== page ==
Like many businesses during the Covid-19 crisis, Naturally Kosher, a catering business that focuses on healthy food and local produce, was forced into a corner when the pandemic drove several of its product lines to a halt, including school lunches and catering for kiddushes, in-home events, and parties — including a bat mitzvah celebration for 200 people. And many people, according to Michelle Berger of Edison, who owns the business with her husband, Aleksandr, “don’t realize there is a shortage of meat and there’s going to be a bigger shortage.”
To adjust, Naturally Kosher expanded the range of its free deliveries of Shabbat meals and added midweek meal options and vegan fare.
It’s challenging to change on the fly, but change is nothing new to Berger. Before she started Naturally Kosher, she had been catering private, high-end events as a side business on and off for a dozen years. But she and Aleksandr turned in a new direction based on what they had learned from their previous business, which they had to close.
“During that time we really recognized that a lot of people out there, regular working-class people, have no options. Nothing is being offered to them,” she told NJJN.
Berger had very positive memories of the family-owned-and-operated farms she had been familiar with growing up in Highland Park. She had also long been dismayed at available kosher meals. “There is pretty much no decent Shabbos takeout food to find,” she said. “Everything is covered in sugar, mayo, salt, and a half-pound of chicken bouillon powder, and that’s not food! There’s no reason why we should get the short end of the stick, the lesser-quality food.”
Naturally Kosher reflects all these influences and a strong belief in healthy food. They use local produce to keep their carbon footprint low, when possible they use organic food to avoid herbicides, and they try not to cook with preservatives or flavorings like bouillon powders. Also, Shabbat meals, which must be ordered by noon Wednesday, are cooked from Thursday night into Friday.
“We need to have food that is affordable and really, really fresh — not cooked on Tuesday,” Berger said.
Their use of social media and online-payment options that avoid credit card fees has saved them money and helped them get through the crisis to this point, and they have been delivering easily warmed food for people recovering from Covid-19 or otherwise in need. Berger is also trying to help her customers with other food-related problems, from stress eating to lack of cooking skills.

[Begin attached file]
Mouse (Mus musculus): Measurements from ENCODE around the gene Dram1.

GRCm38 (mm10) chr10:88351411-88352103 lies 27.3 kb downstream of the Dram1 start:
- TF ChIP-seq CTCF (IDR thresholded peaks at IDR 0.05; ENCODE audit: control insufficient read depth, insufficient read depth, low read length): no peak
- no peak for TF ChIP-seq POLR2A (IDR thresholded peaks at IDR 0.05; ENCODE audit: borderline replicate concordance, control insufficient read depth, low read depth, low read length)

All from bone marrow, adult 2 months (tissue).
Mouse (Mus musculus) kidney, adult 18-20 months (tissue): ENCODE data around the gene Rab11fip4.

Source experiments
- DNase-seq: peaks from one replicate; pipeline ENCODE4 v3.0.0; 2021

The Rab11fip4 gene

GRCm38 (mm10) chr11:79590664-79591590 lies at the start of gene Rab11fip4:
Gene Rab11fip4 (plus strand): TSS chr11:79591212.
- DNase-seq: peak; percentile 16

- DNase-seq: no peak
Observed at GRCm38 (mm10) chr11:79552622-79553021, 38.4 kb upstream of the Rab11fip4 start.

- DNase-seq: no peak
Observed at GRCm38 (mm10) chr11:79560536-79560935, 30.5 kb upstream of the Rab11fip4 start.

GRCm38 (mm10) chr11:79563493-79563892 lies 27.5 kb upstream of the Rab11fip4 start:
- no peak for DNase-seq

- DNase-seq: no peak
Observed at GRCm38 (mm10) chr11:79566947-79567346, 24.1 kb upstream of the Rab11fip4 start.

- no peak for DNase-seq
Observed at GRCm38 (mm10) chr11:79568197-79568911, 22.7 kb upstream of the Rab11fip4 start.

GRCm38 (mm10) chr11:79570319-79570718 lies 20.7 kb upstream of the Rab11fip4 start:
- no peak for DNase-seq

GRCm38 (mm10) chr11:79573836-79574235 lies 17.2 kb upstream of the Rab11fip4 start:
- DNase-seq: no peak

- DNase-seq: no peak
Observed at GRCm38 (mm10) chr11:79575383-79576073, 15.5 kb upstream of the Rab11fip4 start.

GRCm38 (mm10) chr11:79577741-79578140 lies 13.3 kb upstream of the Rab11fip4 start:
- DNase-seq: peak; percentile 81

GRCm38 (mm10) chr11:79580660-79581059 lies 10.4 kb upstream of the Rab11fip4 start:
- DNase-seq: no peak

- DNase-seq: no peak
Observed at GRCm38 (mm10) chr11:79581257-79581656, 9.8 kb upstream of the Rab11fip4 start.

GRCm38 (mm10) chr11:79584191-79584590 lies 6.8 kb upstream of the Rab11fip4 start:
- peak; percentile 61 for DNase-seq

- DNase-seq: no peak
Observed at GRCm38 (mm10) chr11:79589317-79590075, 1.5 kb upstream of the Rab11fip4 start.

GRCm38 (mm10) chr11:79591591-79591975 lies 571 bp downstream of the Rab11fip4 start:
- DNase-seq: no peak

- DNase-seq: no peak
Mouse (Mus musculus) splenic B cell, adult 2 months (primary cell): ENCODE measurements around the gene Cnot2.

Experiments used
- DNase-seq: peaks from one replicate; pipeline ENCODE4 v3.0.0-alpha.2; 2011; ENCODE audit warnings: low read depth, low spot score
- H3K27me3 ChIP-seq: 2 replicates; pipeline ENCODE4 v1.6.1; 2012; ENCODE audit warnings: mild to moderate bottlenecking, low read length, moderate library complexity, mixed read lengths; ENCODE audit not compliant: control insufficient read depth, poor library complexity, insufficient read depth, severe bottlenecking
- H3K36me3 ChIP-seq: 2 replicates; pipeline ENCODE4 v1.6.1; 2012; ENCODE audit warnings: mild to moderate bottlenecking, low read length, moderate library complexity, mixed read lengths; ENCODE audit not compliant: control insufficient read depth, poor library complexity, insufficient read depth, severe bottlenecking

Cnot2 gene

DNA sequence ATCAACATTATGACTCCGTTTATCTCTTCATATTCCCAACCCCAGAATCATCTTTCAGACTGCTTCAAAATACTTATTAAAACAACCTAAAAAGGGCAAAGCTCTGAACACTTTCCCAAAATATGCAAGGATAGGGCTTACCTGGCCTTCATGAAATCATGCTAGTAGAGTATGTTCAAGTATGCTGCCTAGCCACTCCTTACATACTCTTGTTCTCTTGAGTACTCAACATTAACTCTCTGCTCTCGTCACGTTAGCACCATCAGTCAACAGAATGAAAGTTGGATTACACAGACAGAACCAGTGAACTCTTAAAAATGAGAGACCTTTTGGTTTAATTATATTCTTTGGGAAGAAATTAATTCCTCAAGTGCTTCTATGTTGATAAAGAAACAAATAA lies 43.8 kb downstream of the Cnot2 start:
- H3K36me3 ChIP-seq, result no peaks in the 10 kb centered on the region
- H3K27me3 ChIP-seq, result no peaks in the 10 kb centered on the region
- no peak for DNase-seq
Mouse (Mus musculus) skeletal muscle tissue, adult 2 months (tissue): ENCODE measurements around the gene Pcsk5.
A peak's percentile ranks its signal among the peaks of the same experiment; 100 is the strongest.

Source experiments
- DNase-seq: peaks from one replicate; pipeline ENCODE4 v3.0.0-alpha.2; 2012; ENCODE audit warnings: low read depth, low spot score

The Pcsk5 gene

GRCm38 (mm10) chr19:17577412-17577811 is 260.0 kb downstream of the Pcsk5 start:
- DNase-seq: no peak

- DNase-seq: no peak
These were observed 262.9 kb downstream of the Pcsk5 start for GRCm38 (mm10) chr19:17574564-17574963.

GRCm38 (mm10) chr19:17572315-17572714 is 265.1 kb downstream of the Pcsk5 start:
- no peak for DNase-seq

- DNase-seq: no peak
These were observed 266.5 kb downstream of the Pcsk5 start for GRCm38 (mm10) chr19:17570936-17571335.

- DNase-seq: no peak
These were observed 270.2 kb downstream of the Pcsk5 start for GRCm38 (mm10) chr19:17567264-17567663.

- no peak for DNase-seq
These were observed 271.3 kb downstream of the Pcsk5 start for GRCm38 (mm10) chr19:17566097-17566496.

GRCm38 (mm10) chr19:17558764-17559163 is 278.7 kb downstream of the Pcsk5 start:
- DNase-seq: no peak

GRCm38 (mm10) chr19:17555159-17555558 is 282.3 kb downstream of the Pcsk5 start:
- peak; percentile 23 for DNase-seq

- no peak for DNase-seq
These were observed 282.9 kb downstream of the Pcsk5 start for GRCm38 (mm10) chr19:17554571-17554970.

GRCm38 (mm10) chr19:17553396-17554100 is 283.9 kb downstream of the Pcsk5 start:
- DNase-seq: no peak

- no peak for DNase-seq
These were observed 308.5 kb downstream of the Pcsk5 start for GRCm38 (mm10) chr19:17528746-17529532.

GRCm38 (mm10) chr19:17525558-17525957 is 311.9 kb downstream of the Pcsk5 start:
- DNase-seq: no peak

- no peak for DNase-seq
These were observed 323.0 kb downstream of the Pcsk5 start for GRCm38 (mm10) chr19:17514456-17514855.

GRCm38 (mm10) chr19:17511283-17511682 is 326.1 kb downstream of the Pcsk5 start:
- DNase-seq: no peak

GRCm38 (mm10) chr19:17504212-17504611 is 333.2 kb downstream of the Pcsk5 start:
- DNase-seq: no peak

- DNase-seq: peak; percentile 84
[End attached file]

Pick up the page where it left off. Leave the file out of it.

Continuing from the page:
“Our whole thing is everyone needs to do their part to get through this,” she said.
All of the Bergers’ parents are Carpathian immigrants; Alex is the child of a Holocaust survivor and Michelle is a grandchild of survivors. “All of my grandparents had numbers,” she said.
From age 9 Berger knew she would be a caterer, but her parents insisted that she go to Rutgers University and get a degree in psychology, which she did. “Being a good Carpathian girl, I was doing what my parents wanted,” she said.
As she couldn’t go to her dream school, Johnson and Wales University College of Culinary Arts, she arranged for what amounted to an apprenticeship with a caterer she knew, bartering work for training. She was also expanding her horizons. For example, she convinced a fellow student, who was German but from Jamaica, to teach her how to make a food she was eating that “smelled amazing.” Or reaching out to her mother’s best friend, who was from Georgia, to teach her how to make the authentic Bukharan lamb plov (not the Carpathian version).
“There are certain nuances you are not going to learn except from a person who has been doing it for generations,” Berger said.
In her early 20s, soon after she and Alex, a master butcher, were married, both worked for the Rubashkin family’s meat business. Once, when they were working unusually long hours just before a holiday, they came home at 11 p.m. to an empty fridge. Michelle went to ShopRite, the only store open, to pick up cottage cheese and crackers.
“I see all this oven-ready stuff in the treif section,” she said. “As I’m looking at this, I’m thinking, ‘I’m a wife, a mom, I work full-time and plus — how come I don’t have access to this?’”
So at age 23, she met with Sholom Minkowitz, son-in-law of Aaron Rubashkin, and proposed developing an entire line of prepared kosher foods. He accepted her proposal and brought her in to develop it.
Despite the creative modifications to their business during the pandemic, Berger said some weeks they still struggle.
“You start to worry, but I feel like my husband and I have pulled through so much already together in our wonderful 20 years,” she said.
She told NJJN they have learned from their challenges over the years, and with so many Holocaust survivors in their family, “we have literal genetic strength running through our veins. They have survived the worst humanity had to offer. If they survived that, we can survive anything.”
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